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‘Tis very windy up north today!

As many teachers and parents will tell you, windy days make for whipped-up kids.

At work this morning, all my little darlings were just that little bit more fizzy. Our building is next door to a primary school where playtime blew bone-shaking squeals through our window, accompanied by the desperate bellowing of a teacher for Theo to PUT YOUR HAT BACK ON RIGHT NOW! IN FACT EVERYONE JUST CALM DOWN OR I’M BLOWING THE WHISTLE. FOR GOODNESS SAKE SALLY PUT YOUR COAT BACK ON. RIGHT! THAT’S IT. INSIDE EVERYONE…

There will be no learning in that school today.

I was the same when I was a kid.

There’s something thrilling and slightly menacing when the wind blows. The way the familiar trees bend out of shape, some of them forced so low to the ground you can almost touch the branches. Coats billow, hair tangles, bins topple. Just keeping your eyes open is a struggle.

At the edge of the village where I grew up, there was a hill and it was always blowing a gale up there, blasting your face and roaring in your ears, like when you stick your head out of the window of a speeding car.

We used to ride out there on our bikes on Sundays. It was the furthest we were allowed to go without a grown-up. 3ish miles, I think. Can it really have been that far? But this was the eighties when there were no paedophiles or drunk-drivers or bike helmets and our parents spent most Sundays reading the papers and smoking fags and generally not being at all parental.

Ah, them’s were the days…

At the top of the hill is a beautiful old Windmill with huge white sails and underneath, a circle of arches, perfect to run around under and dive in and out of.

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The myth was that it was haunted; that it was a famous location for suicides and murders, the victims destined to spend their afterlife riding up there in the breeze.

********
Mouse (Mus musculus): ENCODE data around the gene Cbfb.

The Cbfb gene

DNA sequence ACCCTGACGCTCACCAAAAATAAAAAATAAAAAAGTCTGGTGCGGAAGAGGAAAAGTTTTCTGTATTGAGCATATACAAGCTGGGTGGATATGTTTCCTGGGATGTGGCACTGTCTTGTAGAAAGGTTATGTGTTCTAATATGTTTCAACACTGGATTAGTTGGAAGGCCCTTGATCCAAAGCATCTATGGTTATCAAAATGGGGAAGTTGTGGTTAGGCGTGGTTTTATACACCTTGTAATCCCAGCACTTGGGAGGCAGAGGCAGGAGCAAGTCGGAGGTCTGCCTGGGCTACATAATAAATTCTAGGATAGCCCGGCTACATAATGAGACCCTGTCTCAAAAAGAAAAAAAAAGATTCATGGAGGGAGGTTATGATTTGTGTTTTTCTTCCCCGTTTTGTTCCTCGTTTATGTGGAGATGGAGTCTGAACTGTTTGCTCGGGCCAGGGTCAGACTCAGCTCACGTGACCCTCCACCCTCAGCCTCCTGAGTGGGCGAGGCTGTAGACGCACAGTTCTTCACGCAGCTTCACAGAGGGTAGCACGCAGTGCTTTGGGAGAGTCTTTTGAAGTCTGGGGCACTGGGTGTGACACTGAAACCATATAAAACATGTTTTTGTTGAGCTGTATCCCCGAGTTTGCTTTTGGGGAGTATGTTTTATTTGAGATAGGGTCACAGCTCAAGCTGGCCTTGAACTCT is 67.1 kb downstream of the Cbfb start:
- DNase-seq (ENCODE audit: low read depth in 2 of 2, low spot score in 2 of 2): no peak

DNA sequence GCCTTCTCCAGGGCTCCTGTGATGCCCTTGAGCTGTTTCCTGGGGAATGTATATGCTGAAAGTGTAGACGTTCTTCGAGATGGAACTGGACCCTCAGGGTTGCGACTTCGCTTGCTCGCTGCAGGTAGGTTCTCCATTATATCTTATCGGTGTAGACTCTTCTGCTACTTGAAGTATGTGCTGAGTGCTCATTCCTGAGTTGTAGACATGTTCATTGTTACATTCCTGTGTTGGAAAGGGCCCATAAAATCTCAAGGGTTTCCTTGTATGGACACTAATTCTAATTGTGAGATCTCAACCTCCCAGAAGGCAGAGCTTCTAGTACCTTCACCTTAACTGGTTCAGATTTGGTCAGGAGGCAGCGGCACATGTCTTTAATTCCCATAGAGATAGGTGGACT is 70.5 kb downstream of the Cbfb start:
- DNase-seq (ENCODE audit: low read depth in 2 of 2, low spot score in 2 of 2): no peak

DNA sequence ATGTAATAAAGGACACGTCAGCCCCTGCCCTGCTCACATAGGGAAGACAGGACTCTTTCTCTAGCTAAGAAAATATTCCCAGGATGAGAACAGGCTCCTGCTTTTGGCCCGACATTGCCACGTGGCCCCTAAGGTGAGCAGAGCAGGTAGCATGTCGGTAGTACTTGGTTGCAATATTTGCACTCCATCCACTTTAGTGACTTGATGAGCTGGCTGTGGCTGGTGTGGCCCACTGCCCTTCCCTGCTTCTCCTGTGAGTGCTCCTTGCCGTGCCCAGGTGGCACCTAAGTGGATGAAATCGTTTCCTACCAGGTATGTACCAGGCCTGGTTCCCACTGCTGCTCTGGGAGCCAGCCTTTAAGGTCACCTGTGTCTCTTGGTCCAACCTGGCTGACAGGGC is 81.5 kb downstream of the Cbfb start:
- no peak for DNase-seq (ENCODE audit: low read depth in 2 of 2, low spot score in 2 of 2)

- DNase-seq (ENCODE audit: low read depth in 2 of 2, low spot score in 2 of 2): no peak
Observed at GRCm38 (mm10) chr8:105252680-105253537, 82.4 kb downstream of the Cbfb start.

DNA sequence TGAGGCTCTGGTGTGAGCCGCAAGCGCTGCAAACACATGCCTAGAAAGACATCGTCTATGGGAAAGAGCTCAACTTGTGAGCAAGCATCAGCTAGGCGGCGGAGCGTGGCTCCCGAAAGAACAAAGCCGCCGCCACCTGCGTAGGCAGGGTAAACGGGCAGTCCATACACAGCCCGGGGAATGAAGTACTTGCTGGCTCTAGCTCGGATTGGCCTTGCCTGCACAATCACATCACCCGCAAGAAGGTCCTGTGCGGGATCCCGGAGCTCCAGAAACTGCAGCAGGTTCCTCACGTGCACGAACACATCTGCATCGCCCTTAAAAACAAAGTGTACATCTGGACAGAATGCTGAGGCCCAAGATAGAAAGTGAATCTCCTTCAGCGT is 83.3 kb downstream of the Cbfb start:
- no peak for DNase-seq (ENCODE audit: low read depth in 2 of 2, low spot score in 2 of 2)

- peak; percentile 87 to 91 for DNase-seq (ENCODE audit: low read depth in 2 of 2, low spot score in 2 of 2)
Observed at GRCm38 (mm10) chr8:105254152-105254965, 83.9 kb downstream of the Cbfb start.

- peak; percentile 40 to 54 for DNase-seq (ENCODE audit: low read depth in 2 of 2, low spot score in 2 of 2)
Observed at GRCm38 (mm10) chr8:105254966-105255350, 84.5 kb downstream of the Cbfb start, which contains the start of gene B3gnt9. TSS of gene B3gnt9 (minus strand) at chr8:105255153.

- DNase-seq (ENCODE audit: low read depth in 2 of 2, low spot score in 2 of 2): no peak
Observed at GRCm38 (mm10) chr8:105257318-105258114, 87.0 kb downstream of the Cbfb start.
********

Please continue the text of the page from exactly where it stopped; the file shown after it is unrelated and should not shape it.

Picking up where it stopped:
We used to gather underneath, in the strangely quiet, protected stillness, and then dare each other to take it in turns to step outside the arches and stick our faces right in the eye of the storm of lost souls.

You had to stand there for as long as you could, fighting against their invisible push, as if they were telling us to: go home, go away, get away from this place. And if you screamed out in terror, they’d snatch the sound right out of your mouth, leaving you silently screaming until you could bear it no more and fell back under the arches, eyes streaming, breath gulping and frantically rubbing at your body as if the ghosts had stuck to your clothes.

I know. Please remember, this was before x-boxes or playstations…

After Mum died I used to wonder where she was. The graveyard didn’t seem likely. I remember going there on one tumultuous evening, kneeling by her freshly covered grave and dramatically sobbing that I was sorry and pleading for her to come back. But it was all a bit marred by the fact that the cemetery was a favourite location for us village youths to fornicate and I’d been there only a couple of weeks before with Duncan, writhing about in the bench-shelter, with no care for the sacred earth or any sense that I’d be back there soon to bury my mother.

I wondered if she might have made it up to the windmill. She loved it up there, even though it was hard to light a fag in that wind…

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I chose a warm day in August and took a mate. At fifteen years old we couldn’t really be arsed with the trek up the hill and hadn’t remembered it being so steep. Once up there, the wind was as strong as ever, but it was empty. It was just wind. I looked back to the village, to the perfectly straight line of trees that snaked up the road towards my house, towards the last place I saw her alive, and knew she wasn’t there either.

My friend and I huddled behind an arch and lit a fag. That brought Mum back. As we staggered away from the windmill that day, I felt stupid for going up there, stupid for ever believing in ghosts. But still, I couldn’t help rubbing at my clothes…

I know when I pick up youngest from school in a bit, he’ll tear out into the playground and yelp about the wind, probably flying into the face of it with his arms outstretched like an aeroplane. I’ll shoot a look of commiseration at his teacher and we’ll head home, our eyes leaking from the breeze, mine also for the emptiness of the wind…   

Don’t blow away today folks…

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(Me and Mum, underneath the arches, 1976)